Colonial slang appears strange to the “Tommy,” […] an invitation to a game of “pounds, coins, or browns” lets one know that the popoular gambling game of “crown and anchor,” for anything from a £1 note to a penny, is in progress.
In 1916, one author reported that a local toy store in Boulogne was selling game sets to English troops.AJ[p. 66]
Despite all the previous quotations, some American troops believed it to be a British game.AK[p. 369]AL[p. 66]
Canadian troops also report playing the game during the war.AM[p. 94]AN[pp. 21, 140]
In 1919, it was reported to be played on the ill-fated returning Australian transport Sardinia.AO
Post-war memoirs indicate that the game was commonly played in POW camps as in the Boer War, including the German camp Münster II (AKA K47, Rennbahn), although gambling games were not permitted to be played.AP[pp. 204–6]
World War II
In 1940, it was reported that Australian Imperial Force troops stationed in Mandatory Palestine had figured out how to play the game without dice: several slaters were placed under an upturned ashtray which had indentations for resting cigarettes; the holes from which the slaters emerged determined the winning numbers.AQ
After the first and second World Wars, mentions of the game become much more common, as the game diffused from returning soldiery back into the wider population.
A version of the game played by workers constructing Scotland’s hydro-electric dams in the middle of the 20th century was played with six dice, but two matches were required to win anything.AR[pp. 162–163] This version of the game has a much higher house edge of 13.865%.
Around the World
The game is played in many locations around the world, some of which are described below. Note that American-style games including casino versions are discussed in the Chuck-a-Luck article.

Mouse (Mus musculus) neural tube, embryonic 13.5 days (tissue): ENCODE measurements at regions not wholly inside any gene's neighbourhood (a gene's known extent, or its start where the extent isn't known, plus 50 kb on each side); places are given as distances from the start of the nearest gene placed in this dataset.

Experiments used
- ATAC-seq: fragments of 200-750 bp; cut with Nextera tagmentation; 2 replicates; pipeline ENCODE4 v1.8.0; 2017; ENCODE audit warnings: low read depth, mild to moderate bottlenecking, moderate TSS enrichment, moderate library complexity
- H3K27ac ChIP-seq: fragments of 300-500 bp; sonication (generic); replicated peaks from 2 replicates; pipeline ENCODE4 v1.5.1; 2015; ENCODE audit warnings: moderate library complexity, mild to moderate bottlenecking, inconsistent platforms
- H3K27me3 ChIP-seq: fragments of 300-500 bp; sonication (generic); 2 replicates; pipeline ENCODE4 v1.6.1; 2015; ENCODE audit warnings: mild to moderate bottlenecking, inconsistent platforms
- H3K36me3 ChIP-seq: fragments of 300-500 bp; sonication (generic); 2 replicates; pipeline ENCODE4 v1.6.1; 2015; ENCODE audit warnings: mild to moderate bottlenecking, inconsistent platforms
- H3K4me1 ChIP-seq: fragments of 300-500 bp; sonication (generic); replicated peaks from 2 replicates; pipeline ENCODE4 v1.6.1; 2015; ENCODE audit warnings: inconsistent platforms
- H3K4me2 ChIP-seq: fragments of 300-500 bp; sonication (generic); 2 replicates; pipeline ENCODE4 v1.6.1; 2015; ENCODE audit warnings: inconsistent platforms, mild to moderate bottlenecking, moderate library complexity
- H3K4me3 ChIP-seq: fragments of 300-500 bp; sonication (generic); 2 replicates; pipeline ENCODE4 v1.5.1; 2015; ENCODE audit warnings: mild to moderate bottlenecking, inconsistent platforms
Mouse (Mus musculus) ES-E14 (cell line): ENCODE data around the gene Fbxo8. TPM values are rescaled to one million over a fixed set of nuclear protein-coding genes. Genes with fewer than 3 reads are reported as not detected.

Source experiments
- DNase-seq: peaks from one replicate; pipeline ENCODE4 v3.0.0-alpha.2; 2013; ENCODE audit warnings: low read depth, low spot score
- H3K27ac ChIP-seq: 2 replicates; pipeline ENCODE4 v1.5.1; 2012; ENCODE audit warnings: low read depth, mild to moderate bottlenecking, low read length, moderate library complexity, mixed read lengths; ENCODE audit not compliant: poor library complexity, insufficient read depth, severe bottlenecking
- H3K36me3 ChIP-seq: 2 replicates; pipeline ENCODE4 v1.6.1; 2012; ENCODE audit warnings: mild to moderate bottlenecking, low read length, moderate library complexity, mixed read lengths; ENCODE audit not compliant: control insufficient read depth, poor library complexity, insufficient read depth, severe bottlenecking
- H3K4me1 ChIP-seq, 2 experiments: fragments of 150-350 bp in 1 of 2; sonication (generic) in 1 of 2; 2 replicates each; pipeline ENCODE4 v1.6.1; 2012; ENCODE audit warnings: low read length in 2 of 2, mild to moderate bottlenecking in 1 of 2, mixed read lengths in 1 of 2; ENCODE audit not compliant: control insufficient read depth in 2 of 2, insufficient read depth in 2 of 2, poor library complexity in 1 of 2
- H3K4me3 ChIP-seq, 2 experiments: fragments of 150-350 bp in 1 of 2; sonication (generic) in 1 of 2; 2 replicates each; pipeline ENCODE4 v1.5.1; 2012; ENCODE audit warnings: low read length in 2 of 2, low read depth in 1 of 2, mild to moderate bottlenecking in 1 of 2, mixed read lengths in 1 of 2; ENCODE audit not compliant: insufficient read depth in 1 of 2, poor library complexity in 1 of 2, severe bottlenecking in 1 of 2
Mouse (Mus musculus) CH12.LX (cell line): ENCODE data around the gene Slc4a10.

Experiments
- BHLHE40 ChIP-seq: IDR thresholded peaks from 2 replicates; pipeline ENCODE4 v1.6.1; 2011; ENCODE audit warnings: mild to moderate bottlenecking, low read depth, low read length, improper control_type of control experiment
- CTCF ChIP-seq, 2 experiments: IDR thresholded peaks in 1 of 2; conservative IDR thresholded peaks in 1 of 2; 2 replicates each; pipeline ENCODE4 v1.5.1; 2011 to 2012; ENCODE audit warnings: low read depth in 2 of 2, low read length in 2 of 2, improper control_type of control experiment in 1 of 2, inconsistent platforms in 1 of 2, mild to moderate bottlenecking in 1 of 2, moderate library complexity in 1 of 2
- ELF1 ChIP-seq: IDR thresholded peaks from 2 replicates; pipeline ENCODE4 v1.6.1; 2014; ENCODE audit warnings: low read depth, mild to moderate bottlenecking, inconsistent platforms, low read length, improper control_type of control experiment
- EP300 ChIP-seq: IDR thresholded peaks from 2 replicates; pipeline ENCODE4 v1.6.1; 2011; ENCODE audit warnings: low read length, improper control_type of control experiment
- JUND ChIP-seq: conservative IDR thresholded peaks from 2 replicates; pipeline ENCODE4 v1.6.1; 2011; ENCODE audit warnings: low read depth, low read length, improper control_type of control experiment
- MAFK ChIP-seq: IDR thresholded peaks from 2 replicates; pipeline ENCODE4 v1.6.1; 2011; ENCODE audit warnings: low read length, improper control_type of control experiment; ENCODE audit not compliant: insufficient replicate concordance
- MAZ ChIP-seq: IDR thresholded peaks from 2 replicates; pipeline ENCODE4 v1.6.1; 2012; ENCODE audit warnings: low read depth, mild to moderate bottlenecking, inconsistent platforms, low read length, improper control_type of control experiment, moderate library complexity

China and amongst Peranakans
In English the Chinese name is usually given as “Hoo Hey How”; this appears to derive from the Hokkien hû hê hāu 魚蝦鱟.AS[p. 109] The modern Chinese name is 魚蝦蟹/鱼虾鲎 ‘fish prawn crab’; these are several of the symbols that commonly appear on the staking layout.
An equivalent (perhaps older) game can be played with three standard six-sided dice. It does not need to be played with a layout board but it can be. In this form it can be called 么二三 io jī sam (‘ace, two, three’, romanized “Yew Yee Sam” in older texts).AS[p. 95]
CulinAT[p. 495–6] describes a very similar game that he calls “Grasping Eight” (八㪥, Cantonese: baat³ zaa¹),Culin transcribes this as pát chá. which uses eight dice.
The staking board contains the six squares with the dice symbols , and players place their stakes on the squares. The eight dice are rolled. If at least three match a number, the players who staked on that number win 8×; if at least six match, they win 16×. All other stakes are lost.
The game is widely played across the countries of the Indochinese peninsula, despite gambling being illegal in most of them. The presentation of the game is very similar in all regions.
The Vietnamese game has a similar æsthetic to the Chinese version, including the name: bầu cua tôm cá (‘gourd crab prawn fish’).
I have little information about the game in Thailand other than that the paraphernalia for playing exists; gambling is illegal in Thailand.
From what little I have seen, the game is called (น้ำ)เต้า ปู ปลา ((nam)tao pu pla, ‘(water)gourd crab fish’).AU[p. 85] The images that the game is played with are: goldfish (ปลาทอง pla-thong), chicken (ไก่ kai), crab (ปู pu), gourd (เต้า tao), tiger (เสือ suea), and shrimp (กุ้ง kung). Sometimes a frog (กบ kop) appears instead of a tiger.AU[p. 85]